William Shakespeare

(26 April 1564 - 23 April 1616 / Warwickshire)

William Shakespeare Poems

1. Sonnet Xl 5/21/2001
2. Sonnet Xiii 5/21/2001
3. From The Rape Of Lucrece 4/17/2015
4. Sonnet Lxi 5/21/2001
5. Sonnet Cxxxv 5/18/2001
6. Sonnet Lxxxvi 5/21/2001
7. Sonnet Lxxvi 12/31/2002
8. Sonnet Cxxxiii 5/18/2001
9. Sonnet Xlviii 5/21/2001
10. Sonnet Xci 5/21/2001
11. Sonnet Xli 5/21/2001
12. Sonnet Cxxxii 5/18/2001
13. Sonnet Xcix 5/21/2001
14. Sonnet Lv 5/21/2001
15. Sonnet Xi 5/21/2001
16. Sonnet Xxiii 5/21/2001
17. Sonnet Xcv 5/21/2001
18. Sonnet Iv: Unthrifty Loveliness, Why Dost Thou Spend 1/3/2003
19. Sonnet Xlvi 5/21/2001
20. Sonnet Lxxxviii 5/21/2001
21. Sonnets Xi 1/4/2003
22. Sonnet Xlii 5/21/2001
23. Sonnet Lvi 5/21/2001
24. Sonnet V: Those Hours, That With Gentle Work Did Frame 1/3/2003
25. Sonnet Xx 12/31/2002
26. Sonnet Xlix 5/21/2001
27. Sonnet Lix 5/21/2001
28. Sonnet Xcviii 5/21/2001
29. Sonnet Xii 5/21/2001
30. Sonnet Liii 5/21/2001
31. Sonnet Xliv 5/21/2001
32. Sonnets Xv 1/4/2003
33. Sonnet Xciii 5/21/2001
34. Sonnet Xliii 5/21/2001
35. Sonnets X 1/4/2003
36. Sonnet Xcii 5/21/2001
37. The Procreation Sonnets (1 - 17) 3/29/2010
38. Sonnets Xiii 1/4/2003
39. Sonnet Xcvi 5/21/2001
40. The Canakin Clink Pub Song (From 'Othello') 2/4/2015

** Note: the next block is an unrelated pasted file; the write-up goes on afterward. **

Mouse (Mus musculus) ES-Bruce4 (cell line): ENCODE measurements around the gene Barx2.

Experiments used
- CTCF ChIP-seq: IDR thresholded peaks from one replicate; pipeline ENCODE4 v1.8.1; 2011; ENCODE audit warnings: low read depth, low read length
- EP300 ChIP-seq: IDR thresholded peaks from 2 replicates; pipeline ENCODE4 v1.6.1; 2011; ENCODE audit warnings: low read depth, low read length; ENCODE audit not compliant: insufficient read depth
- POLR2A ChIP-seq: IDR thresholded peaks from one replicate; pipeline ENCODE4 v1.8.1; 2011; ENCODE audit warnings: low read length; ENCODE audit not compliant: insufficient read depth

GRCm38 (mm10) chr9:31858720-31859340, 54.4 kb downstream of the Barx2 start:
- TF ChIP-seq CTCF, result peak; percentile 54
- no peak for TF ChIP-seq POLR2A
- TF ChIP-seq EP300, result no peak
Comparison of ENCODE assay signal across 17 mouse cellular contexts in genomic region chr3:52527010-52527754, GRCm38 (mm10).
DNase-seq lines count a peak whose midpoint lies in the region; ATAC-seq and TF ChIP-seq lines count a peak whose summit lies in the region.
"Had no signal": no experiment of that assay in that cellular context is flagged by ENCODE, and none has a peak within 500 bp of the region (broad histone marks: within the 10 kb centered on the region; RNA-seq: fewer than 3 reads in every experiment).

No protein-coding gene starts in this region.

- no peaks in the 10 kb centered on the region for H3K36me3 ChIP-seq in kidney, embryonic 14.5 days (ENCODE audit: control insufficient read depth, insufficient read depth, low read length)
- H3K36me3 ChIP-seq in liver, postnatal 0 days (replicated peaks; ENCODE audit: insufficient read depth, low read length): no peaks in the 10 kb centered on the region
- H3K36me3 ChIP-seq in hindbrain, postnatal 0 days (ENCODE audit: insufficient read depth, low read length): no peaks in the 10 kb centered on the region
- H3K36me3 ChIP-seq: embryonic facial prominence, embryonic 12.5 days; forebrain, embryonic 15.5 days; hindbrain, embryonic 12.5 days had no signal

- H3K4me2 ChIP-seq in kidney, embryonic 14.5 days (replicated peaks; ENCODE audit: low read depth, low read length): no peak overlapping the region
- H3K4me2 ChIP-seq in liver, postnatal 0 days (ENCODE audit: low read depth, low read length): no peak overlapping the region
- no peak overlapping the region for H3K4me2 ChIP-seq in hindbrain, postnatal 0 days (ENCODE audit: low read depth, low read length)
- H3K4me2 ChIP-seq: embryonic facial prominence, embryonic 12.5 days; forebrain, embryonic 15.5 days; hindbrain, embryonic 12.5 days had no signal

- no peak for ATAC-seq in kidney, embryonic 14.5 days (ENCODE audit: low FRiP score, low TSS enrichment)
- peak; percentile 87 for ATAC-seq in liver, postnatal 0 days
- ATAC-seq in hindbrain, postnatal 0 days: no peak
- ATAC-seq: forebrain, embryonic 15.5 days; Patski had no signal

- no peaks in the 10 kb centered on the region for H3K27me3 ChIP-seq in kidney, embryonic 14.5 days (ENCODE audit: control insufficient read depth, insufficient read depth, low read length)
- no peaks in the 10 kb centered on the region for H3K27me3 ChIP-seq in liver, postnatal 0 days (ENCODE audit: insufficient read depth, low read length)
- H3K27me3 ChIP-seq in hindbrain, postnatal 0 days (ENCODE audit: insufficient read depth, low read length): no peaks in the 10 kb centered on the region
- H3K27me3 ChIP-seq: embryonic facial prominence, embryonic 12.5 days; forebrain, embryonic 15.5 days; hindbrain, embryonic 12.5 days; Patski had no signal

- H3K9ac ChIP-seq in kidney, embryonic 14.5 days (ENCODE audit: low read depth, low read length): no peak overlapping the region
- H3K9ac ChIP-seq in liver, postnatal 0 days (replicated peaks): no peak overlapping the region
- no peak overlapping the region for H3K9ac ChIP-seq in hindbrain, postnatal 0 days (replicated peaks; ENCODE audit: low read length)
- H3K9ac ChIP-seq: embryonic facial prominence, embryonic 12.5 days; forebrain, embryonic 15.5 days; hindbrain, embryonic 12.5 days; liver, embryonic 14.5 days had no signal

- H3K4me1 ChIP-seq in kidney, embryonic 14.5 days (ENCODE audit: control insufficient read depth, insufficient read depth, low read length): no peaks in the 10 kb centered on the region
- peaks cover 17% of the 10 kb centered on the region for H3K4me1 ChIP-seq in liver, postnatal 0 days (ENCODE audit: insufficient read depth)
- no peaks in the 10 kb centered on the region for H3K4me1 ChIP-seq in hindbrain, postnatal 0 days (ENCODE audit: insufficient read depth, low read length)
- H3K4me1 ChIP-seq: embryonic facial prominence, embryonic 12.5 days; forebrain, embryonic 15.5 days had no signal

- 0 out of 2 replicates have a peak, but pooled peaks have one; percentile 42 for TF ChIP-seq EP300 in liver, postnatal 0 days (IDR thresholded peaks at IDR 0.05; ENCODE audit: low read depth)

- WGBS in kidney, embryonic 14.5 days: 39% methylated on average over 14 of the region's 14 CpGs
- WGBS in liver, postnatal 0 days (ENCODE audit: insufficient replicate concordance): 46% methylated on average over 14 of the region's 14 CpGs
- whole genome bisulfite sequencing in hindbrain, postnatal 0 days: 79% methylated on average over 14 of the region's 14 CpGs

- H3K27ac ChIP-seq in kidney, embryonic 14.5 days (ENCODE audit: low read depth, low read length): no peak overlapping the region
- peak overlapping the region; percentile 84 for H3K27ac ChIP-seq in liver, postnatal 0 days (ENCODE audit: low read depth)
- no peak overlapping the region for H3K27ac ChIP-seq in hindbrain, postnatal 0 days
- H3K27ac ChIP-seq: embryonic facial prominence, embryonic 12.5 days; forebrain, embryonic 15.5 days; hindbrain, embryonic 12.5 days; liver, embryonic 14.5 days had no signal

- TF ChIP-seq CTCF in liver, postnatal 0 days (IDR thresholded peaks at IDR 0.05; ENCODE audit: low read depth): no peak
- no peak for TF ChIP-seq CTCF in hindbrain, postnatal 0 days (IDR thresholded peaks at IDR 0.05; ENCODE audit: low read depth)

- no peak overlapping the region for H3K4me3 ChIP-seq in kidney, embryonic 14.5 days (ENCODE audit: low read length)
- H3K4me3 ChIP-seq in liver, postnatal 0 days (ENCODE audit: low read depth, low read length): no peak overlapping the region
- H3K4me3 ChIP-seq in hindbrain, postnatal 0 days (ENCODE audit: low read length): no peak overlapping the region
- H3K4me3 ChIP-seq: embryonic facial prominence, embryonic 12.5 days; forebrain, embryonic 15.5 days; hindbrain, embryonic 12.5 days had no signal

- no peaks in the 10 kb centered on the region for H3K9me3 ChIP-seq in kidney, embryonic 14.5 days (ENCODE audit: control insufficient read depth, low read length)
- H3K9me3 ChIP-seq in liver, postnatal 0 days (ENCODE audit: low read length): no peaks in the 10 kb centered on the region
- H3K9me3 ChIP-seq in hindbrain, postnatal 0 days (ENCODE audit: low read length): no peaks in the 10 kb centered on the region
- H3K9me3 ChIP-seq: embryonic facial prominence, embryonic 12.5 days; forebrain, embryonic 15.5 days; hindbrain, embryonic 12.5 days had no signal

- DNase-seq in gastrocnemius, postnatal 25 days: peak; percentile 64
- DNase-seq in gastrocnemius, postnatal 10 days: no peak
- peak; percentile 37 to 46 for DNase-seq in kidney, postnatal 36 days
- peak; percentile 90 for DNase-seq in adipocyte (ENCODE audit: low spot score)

Best Poem of William Shakespeare

All The World's A Stage

All the world's a stage,
And all the men and women merely players;
They have their exits and their entrances,
And one man in his time plays many parts,
His acts being seven ages. At first, the infant,
Mewling and puking in the nurse's arms.
Then the whining schoolboy, with his satchel
And shining morning face, creeping like snail
Unwillingly to school. And then the lover,
Sighing like furnace, with a woeful ballad
Made to his mistress' eyebrow. Then a soldier,
Full of strange oaths and bearded like the pard,
Jealous in honor, sudden and quick in ...

Read the full of All The World's A Stage

Sonnet Ci

O truant Muse, what shall be thy amends
For thy neglect of truth in beauty dyed?
Both truth and beauty on my love depends;
So dost thou too, and therein dignified.
Make answer, Muse: wilt thou not haply say
'Truth needs no colour, with his colour fix'd;
Beauty no pencil, beauty's truth to lay;
But best is best, if never intermix'd?'
Because he needs no praise, wilt thou be dumb?

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